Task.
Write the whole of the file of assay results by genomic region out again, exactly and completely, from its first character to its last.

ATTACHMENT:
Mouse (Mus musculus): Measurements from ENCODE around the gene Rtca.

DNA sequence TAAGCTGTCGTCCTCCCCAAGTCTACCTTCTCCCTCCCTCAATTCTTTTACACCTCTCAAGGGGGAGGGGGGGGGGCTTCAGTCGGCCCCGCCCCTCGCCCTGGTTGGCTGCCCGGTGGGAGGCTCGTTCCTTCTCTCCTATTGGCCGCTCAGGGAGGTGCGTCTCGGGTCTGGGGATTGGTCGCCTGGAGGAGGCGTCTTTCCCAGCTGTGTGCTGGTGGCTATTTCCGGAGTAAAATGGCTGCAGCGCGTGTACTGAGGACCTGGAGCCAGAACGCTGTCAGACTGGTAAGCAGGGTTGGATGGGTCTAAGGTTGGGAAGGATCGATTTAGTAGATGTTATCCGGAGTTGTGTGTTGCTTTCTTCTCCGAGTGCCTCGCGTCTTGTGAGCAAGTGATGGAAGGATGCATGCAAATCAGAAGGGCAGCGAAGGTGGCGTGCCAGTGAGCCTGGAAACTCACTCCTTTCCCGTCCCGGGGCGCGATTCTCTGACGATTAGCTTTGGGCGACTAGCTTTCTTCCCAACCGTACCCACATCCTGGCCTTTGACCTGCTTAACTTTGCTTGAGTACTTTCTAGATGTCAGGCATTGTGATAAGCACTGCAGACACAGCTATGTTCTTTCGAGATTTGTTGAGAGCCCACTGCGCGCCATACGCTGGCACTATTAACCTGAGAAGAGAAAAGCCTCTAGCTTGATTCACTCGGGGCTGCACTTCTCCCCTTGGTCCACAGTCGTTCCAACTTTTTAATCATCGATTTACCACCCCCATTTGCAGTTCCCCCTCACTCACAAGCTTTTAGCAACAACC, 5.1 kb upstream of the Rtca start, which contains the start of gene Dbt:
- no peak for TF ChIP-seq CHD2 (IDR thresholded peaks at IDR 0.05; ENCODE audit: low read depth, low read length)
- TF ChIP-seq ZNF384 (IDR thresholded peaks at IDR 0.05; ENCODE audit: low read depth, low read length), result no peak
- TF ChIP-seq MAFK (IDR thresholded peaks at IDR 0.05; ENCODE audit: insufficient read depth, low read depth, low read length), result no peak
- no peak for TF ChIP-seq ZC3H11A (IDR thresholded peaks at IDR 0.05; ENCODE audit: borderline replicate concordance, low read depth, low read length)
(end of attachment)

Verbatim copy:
Mouse (Mus musculus): Measurements from ENCODE around the gene Rtca.

DNA sequence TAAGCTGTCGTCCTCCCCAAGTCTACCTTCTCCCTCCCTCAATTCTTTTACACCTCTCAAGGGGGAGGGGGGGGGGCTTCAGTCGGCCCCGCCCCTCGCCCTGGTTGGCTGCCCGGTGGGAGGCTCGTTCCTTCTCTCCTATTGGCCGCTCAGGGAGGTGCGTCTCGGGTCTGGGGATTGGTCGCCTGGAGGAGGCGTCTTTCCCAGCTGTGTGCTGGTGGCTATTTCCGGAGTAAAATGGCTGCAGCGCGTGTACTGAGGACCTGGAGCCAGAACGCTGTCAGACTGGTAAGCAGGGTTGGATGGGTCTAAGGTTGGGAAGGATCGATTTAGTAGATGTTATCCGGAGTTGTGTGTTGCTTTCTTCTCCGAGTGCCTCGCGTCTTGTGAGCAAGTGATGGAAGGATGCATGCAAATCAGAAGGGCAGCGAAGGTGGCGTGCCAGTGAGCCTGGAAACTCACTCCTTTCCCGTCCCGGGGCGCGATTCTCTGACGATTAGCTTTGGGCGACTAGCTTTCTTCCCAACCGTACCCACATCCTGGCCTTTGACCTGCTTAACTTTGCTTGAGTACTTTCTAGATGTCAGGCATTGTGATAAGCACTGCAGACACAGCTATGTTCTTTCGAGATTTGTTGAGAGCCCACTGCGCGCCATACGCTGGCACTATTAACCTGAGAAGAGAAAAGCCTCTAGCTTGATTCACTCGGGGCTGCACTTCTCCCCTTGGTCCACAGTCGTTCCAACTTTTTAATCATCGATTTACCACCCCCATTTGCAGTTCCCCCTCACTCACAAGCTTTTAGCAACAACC, 5.1 kb upstream of the Rtca start, which contains the start of gene Dbt:
- no peak for TF ChIP-seq CHD2 (IDR thresholded peaks at IDR 0.05; ENCODE audit: low read depth, low read length)
- TF ChIP-seq ZNF384 (IDR thresholded peaks at IDR 0.05; ENCODE audit: low read depth, low read length), result no peak
- TF ChIP-seq MAFK (IDR thresholded peaks at IDR 0.05; ENCODE audit: insufficient read depth, low read depth, low read length), result no peak
- no peak for TF ChIP-seq ZC3H11A (IDR thresholded peaks at IDR 0.05; ENCODE audit: borderline replicate concordance, low read depth, low read length)